With the exception of Martha May, whose silhouettes instead referenced 1950s fashion. “Because the movie was about family,” the actress remarked. “And as I got older, I developed a bond with specific visual objects.”
A specific image stuck in my mind: the coronation of Queen Elizabeth II. The late British monarch, who probably had no idea that she had served as a fashion inspiration, even attended the film’s London premiere. “I remember being incredibly excited about the gowns and Princess Margaret when I was a small child,” Ryack recalled.I adored the flowing skirt, the corset-like tops, and the tight bodice. They struck me as being really elegant and feminine.
Martha May’s Christmas ceremony dress was one look that was specifically inspired by the voluminous skirts and hourglass silhouettes. The forest green tulle that adorned the voluminous skirt was trimmed to create a sweetheart neckline on the velvet-crimson embellished bodice. Ryack remarked, “I was crazy about tulle.”
Actor and comedian Lucille Ball from the 1950s served as another source of inspiration for Martha May’s signature look. “I gave Lucille some thought,” Ryack remarked. There’s also a hint of musical comedy in Martha’s attire.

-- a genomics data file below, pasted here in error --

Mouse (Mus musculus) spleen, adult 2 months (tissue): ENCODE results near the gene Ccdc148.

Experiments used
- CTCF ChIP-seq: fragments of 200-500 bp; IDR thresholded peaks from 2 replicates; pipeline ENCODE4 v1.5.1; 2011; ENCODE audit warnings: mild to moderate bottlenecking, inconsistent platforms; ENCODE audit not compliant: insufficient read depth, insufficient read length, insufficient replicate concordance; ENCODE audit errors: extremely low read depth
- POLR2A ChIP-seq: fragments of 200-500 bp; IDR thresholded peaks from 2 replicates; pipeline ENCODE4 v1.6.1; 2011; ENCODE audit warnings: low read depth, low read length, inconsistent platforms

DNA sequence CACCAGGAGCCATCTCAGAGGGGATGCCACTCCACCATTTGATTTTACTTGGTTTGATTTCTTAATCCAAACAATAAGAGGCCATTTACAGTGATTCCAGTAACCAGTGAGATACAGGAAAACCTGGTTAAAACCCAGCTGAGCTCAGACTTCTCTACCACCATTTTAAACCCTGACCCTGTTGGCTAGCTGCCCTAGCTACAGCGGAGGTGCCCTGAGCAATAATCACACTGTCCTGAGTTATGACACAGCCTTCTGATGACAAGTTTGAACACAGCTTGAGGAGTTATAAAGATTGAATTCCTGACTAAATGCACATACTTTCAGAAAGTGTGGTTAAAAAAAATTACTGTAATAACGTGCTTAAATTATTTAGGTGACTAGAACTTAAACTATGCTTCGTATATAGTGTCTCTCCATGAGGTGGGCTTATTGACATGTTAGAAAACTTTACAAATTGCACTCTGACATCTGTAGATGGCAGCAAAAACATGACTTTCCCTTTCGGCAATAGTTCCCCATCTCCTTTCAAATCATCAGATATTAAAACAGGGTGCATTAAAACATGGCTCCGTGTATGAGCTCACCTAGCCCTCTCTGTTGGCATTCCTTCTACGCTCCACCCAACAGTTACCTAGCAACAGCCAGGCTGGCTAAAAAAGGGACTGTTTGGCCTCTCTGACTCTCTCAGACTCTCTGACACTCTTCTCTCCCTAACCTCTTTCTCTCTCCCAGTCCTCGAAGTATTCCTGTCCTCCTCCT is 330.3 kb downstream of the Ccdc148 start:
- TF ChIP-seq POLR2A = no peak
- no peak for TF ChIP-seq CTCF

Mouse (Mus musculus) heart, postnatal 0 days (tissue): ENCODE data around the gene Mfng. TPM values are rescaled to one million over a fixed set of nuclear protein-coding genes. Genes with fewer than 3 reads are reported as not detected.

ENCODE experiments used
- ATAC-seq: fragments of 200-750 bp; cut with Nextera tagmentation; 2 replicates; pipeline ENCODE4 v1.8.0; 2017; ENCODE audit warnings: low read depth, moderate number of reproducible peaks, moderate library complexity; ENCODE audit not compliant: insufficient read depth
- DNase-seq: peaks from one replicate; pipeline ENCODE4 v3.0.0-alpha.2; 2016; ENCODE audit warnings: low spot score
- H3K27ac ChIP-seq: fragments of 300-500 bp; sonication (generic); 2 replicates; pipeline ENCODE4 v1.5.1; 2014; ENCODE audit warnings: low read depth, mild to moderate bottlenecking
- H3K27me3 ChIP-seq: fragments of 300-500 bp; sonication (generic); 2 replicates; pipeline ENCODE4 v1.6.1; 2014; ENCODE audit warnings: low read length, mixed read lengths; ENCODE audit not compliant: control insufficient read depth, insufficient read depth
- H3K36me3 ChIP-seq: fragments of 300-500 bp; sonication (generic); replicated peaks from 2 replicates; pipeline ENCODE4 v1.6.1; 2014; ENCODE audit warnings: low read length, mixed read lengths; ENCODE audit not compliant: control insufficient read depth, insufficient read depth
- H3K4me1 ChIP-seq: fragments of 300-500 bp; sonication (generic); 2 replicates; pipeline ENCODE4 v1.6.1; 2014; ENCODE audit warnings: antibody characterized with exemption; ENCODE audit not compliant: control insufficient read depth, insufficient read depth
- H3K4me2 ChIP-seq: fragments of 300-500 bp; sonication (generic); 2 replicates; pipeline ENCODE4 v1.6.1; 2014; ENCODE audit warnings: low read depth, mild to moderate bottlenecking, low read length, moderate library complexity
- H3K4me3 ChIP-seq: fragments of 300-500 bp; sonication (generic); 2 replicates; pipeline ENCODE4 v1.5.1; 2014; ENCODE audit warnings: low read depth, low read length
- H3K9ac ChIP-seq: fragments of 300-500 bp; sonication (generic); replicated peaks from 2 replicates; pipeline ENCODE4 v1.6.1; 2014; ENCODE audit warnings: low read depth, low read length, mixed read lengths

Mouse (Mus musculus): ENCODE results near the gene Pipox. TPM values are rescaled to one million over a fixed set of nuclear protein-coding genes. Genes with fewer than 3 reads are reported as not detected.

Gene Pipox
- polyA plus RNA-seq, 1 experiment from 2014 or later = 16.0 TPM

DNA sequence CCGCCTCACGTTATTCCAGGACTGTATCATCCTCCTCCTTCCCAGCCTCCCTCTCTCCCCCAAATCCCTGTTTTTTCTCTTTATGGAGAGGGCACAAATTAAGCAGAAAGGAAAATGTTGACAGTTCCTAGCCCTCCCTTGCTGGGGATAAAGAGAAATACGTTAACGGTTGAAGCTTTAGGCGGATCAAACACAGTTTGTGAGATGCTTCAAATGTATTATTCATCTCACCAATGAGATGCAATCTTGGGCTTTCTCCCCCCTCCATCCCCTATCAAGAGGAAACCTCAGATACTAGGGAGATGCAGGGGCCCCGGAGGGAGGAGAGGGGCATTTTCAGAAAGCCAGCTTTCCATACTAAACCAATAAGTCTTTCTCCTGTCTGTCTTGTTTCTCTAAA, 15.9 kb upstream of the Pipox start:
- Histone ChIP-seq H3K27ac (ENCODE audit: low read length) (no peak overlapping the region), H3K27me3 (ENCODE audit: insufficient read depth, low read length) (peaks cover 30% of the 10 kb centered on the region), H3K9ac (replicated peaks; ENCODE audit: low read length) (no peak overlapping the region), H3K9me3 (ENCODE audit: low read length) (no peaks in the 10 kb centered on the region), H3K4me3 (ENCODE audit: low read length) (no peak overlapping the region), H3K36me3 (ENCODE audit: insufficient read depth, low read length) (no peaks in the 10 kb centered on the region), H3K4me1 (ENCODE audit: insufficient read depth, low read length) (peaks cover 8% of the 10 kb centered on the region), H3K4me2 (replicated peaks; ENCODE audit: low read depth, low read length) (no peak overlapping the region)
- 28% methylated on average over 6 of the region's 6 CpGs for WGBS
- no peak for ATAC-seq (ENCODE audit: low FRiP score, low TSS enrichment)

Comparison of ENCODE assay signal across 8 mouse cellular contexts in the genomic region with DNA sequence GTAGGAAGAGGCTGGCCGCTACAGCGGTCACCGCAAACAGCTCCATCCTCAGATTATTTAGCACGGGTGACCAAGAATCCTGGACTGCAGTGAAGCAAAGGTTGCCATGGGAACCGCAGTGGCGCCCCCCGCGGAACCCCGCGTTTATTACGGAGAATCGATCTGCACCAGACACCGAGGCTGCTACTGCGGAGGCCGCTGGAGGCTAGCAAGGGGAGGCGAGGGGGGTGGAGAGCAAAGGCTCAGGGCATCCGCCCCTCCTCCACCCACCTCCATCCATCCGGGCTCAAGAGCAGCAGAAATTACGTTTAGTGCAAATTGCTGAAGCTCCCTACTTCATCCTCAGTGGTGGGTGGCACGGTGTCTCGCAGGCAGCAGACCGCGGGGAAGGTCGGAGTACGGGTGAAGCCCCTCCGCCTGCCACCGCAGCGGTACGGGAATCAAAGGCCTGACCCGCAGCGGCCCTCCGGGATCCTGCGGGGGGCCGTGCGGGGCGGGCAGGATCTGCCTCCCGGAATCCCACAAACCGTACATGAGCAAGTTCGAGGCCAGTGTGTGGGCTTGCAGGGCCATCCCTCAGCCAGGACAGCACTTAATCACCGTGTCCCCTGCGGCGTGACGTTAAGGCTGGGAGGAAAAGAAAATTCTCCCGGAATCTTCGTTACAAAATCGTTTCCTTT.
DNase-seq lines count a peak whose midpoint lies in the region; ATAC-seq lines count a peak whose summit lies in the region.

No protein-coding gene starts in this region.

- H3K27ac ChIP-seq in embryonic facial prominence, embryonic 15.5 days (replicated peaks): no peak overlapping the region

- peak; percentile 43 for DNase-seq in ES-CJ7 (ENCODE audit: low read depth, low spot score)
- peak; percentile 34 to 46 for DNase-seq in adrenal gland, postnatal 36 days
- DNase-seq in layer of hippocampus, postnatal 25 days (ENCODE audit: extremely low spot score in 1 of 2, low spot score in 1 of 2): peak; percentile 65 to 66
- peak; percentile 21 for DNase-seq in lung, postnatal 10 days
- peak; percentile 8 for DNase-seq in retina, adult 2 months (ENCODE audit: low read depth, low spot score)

But if you blink, you might miss the Ball allusion. In one scene, Martha May wears the trouser and dress combo made popular by Ball in the 1951 sitcom “I Love Lucy” and sits on her sofa to narrate her first memories with the Grinch. “It didn’t receive much screen time,” Ryack bemoans. “However, it’s really amazing.” Ball had a reputation on the show for throwing dinner parties in a long housecoat over cigarette pants. At one point, Ball’s attempt to give her landlady, Ethel, a pair of pants even became a plot point. Ball remarked, “I saw them in Harper’s Bazaar last month.” The zinger is delivered to her: “Well, they’re certainly bizarre.”
The blue duchess satin used in Martha May’s version featured a portrait collar that accentuated her string of pearls. A huge taffeta bow was wrapped around Baranski’s waist. “Comic relief is a detail that has been exaggerated.” Subtle exaggerations combined with powerful silhouettes.
According to Ryack, there was nothing Baranski wouldn’t wear. Not every actress could, in my opinion, pull off (the pieces). But Christine was willing to do anything. She is adept at dressing up.
Among them is the sultry Mrs. Claus costume, a red and white minidress with fur trim that is worn when Martha May provocatively fires Christmas lights from a cannon. This is the item from the movie that Ryack would most like to possess. She remarked, “I like the Santa costume.” It’s sexy and entertaining. (Baranski) moves erratically, shooting those decorations while circling around.
Would she make any changes now that everyone is reliving Whoville and Ryack’s costumes as the holidays approach? She declared, “I want to change everything.” “Well, Martha is not someone I want to change. But all I would really want to do is go back and repeat some of it.